Democrats say only 3 percent of small businesses will pay more in income tax if the top two rates are allowed to rise. Republicans, on the other hand, say the hike will hit 50 percent of small businesses’ income. Who’s right?
Both are. The Joint Committee on Taxation estimates that about 750,000 taxpayers with “net positive business income” will fall under the rates of 36 and 39.6 percent. Those 750,000 represent just 3 percent of all taxpayers that report income in this category. But those 750,000 also generate 50 percent of all income filed by this group.
The real question is, “Should we care about those 750,000?” Donald Marron of Tax Policy Center writes in an e-mail to National Review Online, “It is a mistake to focus on the number of filers. . . . What’s potentially interesting is the amount of economic activity that gets affected. However, you need to keep in mind that some of the income that’s reported . . . isn’t necessarily what you would think of as business income.” For instance, a speaker on the lecture circuit may report income in this category. He may be hardworking, but he’s no entrepreneur.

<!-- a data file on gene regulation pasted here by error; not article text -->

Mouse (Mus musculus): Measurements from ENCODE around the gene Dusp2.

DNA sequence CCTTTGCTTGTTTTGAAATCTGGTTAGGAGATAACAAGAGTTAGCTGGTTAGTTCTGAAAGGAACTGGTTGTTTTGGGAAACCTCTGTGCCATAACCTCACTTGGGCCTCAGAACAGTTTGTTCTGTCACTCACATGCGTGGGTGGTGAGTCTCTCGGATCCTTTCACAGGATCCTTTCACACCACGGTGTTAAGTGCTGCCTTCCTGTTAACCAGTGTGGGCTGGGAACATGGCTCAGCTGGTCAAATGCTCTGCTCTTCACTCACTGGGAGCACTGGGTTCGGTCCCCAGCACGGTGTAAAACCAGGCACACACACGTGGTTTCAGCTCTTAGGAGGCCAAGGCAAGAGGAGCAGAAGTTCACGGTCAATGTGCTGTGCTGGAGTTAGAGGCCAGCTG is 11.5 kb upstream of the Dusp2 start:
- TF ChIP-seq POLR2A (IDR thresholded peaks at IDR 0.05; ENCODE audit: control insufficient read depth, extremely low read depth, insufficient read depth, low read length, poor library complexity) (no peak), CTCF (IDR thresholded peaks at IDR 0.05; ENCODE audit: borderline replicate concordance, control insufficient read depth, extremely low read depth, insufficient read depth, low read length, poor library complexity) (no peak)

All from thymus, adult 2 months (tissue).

J. D. Foster of the Heritage Foundation, however, writes in an e-mail, “If you have a real small business, with employees and equipment and such — if you’re at all successful you’re going to report more than $250k in salary for yourself and profits for your business.”
So the hike may hit only some small businesses, but they may be the ones we care most about.